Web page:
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A weekly roundup of news and views on energy, mining, forests, fisheries and more

More fish to fry. Four years after the Cohen Commission completed a report on the decline of sockeye salmon in the Fraser River, Federal Fisheries Minister Dominic LeBlanc has reiterated his government’s commitment to act on all 75 recommendations. However, he did not say that Ottawa would follow through on the Cohen recommendation to separate promotion of salmon farming from its regulation in the federal fisheries department. LeBlanc argued that DFO was promoting “sustainable” salmon farming. (Vancouver Sun)

Keep the Peace. Amnesty International is calling on the provincial and federal governments to order a halt to construction of the $9-billion Site C hydroelectric dam, saying the megaproject on the Peace River threatens the human rights of indigenous peoples. In a report released on Tuesday, the human-rights advocacy organization argued that the project should only proceed on the basis of free, prior and informed consent of all affected indigenous peoples. At least two area First Nations are challenging the project in court. (Globe and Mail)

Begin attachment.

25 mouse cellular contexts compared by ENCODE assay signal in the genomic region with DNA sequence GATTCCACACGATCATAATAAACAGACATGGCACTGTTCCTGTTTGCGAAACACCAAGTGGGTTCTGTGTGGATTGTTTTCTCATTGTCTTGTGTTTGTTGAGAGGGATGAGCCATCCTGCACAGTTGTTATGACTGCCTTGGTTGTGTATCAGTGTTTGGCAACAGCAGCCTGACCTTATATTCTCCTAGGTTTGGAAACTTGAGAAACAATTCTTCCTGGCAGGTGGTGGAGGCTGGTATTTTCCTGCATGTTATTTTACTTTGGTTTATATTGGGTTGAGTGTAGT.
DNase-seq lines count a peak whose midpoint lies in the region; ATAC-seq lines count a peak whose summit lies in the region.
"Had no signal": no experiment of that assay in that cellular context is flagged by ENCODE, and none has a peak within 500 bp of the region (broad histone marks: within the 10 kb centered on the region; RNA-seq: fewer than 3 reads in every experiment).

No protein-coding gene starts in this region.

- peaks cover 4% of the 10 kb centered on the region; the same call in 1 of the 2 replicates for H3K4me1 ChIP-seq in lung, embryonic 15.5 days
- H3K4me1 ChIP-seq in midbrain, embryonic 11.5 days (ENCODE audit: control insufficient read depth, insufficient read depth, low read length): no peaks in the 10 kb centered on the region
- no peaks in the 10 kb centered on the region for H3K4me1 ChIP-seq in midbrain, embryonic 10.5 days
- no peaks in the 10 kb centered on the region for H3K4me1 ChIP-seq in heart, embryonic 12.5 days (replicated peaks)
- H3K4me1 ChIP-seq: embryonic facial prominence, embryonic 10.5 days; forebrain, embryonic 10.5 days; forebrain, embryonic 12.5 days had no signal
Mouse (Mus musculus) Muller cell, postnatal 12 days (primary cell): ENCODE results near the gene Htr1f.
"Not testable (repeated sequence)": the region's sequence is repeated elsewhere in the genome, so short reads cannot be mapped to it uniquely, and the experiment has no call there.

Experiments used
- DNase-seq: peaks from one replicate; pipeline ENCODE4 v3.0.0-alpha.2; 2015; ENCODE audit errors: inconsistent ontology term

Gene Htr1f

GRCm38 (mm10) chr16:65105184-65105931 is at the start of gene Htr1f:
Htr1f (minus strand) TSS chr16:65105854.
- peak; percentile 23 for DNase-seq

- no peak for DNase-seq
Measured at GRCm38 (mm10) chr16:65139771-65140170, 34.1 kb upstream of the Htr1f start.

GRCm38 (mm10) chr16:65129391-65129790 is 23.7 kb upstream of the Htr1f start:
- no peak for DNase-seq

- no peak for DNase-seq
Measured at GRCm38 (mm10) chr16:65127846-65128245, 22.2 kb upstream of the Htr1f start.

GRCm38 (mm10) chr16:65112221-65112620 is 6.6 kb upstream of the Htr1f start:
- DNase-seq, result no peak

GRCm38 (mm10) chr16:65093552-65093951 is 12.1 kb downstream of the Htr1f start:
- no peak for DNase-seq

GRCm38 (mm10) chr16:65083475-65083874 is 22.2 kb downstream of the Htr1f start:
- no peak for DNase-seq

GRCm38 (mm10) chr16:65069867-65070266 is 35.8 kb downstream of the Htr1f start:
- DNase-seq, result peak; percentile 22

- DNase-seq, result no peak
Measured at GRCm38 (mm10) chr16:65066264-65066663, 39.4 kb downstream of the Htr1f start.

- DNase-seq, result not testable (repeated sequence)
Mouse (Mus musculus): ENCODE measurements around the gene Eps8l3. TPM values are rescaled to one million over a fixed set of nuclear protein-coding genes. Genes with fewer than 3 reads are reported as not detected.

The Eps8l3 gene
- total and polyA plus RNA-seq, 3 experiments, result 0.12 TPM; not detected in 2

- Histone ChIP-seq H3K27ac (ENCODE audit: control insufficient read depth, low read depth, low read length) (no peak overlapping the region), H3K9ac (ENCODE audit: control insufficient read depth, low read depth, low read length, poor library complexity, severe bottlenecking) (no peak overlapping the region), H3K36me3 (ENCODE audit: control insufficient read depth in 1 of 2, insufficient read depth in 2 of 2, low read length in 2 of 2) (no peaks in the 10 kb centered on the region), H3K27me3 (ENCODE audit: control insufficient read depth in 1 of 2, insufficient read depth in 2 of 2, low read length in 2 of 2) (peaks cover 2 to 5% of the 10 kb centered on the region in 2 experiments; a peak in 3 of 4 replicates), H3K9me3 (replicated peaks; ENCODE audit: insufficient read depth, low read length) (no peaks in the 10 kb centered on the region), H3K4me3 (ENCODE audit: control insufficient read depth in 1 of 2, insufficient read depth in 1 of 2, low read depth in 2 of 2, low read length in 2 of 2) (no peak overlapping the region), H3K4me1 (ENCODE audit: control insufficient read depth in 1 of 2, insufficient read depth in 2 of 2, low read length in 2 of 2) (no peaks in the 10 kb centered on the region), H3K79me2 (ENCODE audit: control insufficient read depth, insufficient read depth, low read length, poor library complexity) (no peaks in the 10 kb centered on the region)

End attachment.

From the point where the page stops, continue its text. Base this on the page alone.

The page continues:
More rocks for Gibraltar. Taseko Mines has announced the acquisition of new mineral claims next to its Gibraltar mine in south-central British Columbia. The mine is Canada’s second-largest open pit copper mine, and the new claims represent nearly 6,000 acres of land located about two kilometres from the extension zone of Gibraltar. According to the Vancouver-based mining company, the area was explored about 30 years ago and it is associated with porphyry deposits. (Mining.com)

Superpower's energy demands fall. China’s imports of crude oil, coal and natural gas dropped in July, offering no solace to producers hoping demand from the world’s largest energy consumer may help mop up global gluts of the fuels. Data from the country’s General Administration of Customs reflects sluggish economic growth, contrasting with the country’s rising energy imports in the first six months of 2016. Analysts suggest that China’s demand for fuels is sluggish because of high domestic stockpiles. (Bloomberg)

Catch and release. Fishermen on B.C.’s North Coast are not happy about extra enforcement by Fisheries and Oceans officers. The DFO has confirmed that it sent extra officers to the region to curtail bycatch violations. When fish that aren’t in season are accidentally caught, they must be returned to the water unharmed. According to officials, this is not always happening. (CBC)